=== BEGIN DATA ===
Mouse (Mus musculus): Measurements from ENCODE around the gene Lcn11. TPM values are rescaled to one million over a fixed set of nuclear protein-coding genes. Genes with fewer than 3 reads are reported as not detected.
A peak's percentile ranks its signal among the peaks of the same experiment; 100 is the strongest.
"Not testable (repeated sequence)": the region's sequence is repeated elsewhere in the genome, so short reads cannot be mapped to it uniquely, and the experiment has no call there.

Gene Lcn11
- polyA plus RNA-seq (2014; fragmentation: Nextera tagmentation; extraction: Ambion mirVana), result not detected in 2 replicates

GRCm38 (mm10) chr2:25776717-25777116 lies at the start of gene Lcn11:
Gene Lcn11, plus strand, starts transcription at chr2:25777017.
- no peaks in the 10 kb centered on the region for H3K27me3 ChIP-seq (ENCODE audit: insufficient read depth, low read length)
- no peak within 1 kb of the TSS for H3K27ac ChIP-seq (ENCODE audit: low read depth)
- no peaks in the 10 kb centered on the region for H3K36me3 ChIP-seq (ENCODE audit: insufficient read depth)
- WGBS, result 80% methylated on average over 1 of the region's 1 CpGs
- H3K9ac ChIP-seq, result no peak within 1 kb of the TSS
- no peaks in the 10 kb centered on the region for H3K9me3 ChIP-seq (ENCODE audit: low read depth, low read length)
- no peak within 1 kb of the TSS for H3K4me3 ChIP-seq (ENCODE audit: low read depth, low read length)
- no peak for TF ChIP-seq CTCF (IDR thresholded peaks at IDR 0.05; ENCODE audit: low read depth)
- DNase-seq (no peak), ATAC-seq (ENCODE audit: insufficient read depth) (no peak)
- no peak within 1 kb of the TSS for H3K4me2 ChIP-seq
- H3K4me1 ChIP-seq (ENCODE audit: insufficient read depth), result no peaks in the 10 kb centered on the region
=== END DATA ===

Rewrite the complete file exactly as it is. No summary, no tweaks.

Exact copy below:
Mouse (Mus musculus): Measurements from ENCODE around the gene Lcn11. TPM values are rescaled to one million over a fixed set of nuclear protein-coding genes. Genes with fewer than 3 reads are reported as not detected.
A peak's percentile ranks its signal among the peaks of the same experiment; 100 is the strongest.
"Not testable (repeated sequence)": the region's sequence is repeated elsewhere in the genome, so short reads cannot be mapped to it uniquely, and the experiment has no call there.

Gene Lcn11
- polyA plus RNA-seq (2014; fragmentation: Nextera tagmentation; extraction: Ambion mirVana), result not detected in 2 replicates

GRCm38 (mm10) chr2:25776717-25777116 lies at the start of gene Lcn11:
Gene Lcn11, plus strand, starts transcription at chr2:25777017.
- no peaks in the 10 kb centered on the region for H3K27me3 ChIP-seq (ENCODE audit: insufficient read depth, low read length)
- no peak within 1 kb of the TSS for H3K27ac ChIP-seq (ENCODE audit: low read depth)
- no peaks in the 10 kb centered on the region for H3K36me3 ChIP-seq (ENCODE audit: insufficient read depth)
- WGBS, result 80% methylated on average over 1 of the region's 1 CpGs
- H3K9ac ChIP-seq, result no peak within 1 kb of the TSS
- no peaks in the 10 kb centered on the region for H3K9me3 ChIP-seq (ENCODE audit: low read depth, low read length)
- no peak within 1 kb of the TSS for H3K4me3 ChIP-seq (ENCODE audit: low read depth, low read length)
- no peak for TF ChIP-seq CTCF (IDR thresholded peaks at IDR 0.05; ENCODE audit: low read depth)
- DNase-seq (no peak), ATAC-seq (ENCODE audit: insufficient read depth) (no peak)
- no peak within 1 kb of the TSS for H3K4me2 ChIP-seq
- H3K4me1 ChIP-seq (ENCODE audit: insufficient read depth), result no peaks in the 10 kb centered on the region